draft-ietf-sip-reason-00.txt   draft-ietf-sip-reason-01.txt 
Internet Engineering Task Force SIP WG Internet Engineering Task Force SIP WG
Internet Draft H. Schulzrinne Internet Draft H. Schulzrinne
Columbia University Columbia University
D. Oran D. Oran
Cisco Cisco
G. Camarillo G. Camarillo
Ericsson Ericsson
draft-ietf-sip-reason-00.txt draft-ietf-sip-reason-01.txt
April 23, 2002 May 14, 2002
Expires: August 2002 Expires: August 2002
The Reason Header Field for the Session Initiation Protocol The Reason Header Field for the Session Initiation Protocol
STATUS OF THIS MEMO STATUS OF THIS MEMO
This document is an Internet-Draft and is in full conformance with This document is an Internet-Draft and is in full conformance with
all provisions of Section 10 of RFC2026. all provisions of Section 10 of RFC2026.
Internet-Drafts are working documents of the Internet Engineering Internet-Drafts are working documents of the Internet Engineering
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2 The Reason Request Header Field ..................... 3 2 The Reason Request Header Field ..................... 3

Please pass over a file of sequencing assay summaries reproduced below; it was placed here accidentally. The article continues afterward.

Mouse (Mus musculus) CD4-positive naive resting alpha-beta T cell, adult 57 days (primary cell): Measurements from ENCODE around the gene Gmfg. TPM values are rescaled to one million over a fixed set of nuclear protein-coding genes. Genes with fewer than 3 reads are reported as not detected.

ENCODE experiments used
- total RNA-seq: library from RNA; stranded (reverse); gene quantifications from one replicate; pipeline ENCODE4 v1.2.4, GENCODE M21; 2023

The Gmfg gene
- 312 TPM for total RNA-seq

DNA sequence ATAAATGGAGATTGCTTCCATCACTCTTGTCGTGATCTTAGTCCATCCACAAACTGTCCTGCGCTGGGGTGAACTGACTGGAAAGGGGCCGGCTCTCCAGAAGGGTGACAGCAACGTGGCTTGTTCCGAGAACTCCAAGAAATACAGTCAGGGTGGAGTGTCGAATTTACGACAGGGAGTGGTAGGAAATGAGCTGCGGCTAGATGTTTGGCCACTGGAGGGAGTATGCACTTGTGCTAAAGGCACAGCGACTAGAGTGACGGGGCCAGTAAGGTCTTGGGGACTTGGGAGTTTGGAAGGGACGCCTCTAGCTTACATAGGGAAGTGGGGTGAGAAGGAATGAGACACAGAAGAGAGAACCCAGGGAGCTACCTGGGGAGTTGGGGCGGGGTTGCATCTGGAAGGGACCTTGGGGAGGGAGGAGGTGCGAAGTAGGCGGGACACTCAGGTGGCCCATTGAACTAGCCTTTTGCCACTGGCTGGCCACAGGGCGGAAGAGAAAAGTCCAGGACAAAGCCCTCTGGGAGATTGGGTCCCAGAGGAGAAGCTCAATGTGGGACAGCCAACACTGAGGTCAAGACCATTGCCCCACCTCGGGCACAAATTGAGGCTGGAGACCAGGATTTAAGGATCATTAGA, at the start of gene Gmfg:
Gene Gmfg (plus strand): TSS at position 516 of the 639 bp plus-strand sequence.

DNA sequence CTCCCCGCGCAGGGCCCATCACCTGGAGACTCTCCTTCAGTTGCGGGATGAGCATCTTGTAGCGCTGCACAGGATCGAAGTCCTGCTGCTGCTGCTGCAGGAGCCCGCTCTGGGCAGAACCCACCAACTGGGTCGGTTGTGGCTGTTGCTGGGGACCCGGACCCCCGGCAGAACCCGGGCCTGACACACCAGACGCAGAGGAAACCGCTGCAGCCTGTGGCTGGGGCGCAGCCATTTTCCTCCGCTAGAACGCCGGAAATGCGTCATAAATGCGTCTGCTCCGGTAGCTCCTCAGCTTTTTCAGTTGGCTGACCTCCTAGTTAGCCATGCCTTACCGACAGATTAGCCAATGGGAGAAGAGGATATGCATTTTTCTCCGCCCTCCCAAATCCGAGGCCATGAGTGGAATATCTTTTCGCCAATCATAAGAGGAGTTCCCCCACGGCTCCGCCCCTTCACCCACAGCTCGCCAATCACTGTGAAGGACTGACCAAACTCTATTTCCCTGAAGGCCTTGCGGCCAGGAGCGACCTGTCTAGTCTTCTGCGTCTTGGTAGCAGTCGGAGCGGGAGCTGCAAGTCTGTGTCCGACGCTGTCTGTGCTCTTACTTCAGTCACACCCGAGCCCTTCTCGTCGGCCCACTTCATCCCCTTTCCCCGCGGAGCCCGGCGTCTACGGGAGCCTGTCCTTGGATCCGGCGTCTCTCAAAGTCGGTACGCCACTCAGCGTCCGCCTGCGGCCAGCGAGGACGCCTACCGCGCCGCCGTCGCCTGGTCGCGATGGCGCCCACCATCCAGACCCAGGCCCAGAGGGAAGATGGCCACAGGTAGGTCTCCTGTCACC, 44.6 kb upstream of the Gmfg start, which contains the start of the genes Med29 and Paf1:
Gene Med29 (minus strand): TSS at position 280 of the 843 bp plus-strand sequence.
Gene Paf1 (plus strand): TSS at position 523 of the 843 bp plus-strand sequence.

3 Examples ............................................ 5 3 Examples ............................................ 5
3.1 Call Completed Elsewhere ............................ 5 3.1 Call Completed Elsewhere ............................ 5
3.2 Refusing an Offer that Comes in a Response .......... 5 3.2 Refusing an Offer that Comes in a Response .......... 5
3.3 Third Party Call Control ............................ 5 3.3 Third Party Call Control ............................ 5
3.4 ISUP interworking ................................... 6 3.4 ISUP interworking ................................... 6
4 IANA Considerations ................................. 6 4 IANA Considerations ................................. 6
5 Security Considerations ............................. 7 5 Security Considerations ............................. 7
6 Acknowledgments ..................................... 7 6 Acknowledgments ..................................... 7
7 Authors' Addresses .................................. 7 7 Authors' Addresses .................................. 7
8 Bibliography ........................................ 7 8 Normative References ................................ 7
1 Introduction 1 Introduction
The same SIP [1] request can be issued for a variety of reasons. For The same SIP [1] request can be issued for a variety of reasons. For
example, a SIP CANCEL request can be issued if the call has completed example, a SIP CANCEL request can be issued if the call has completed
on another branch or was abandoned before answer. While the protocol on another branch or was abandoned before answer. While the protocol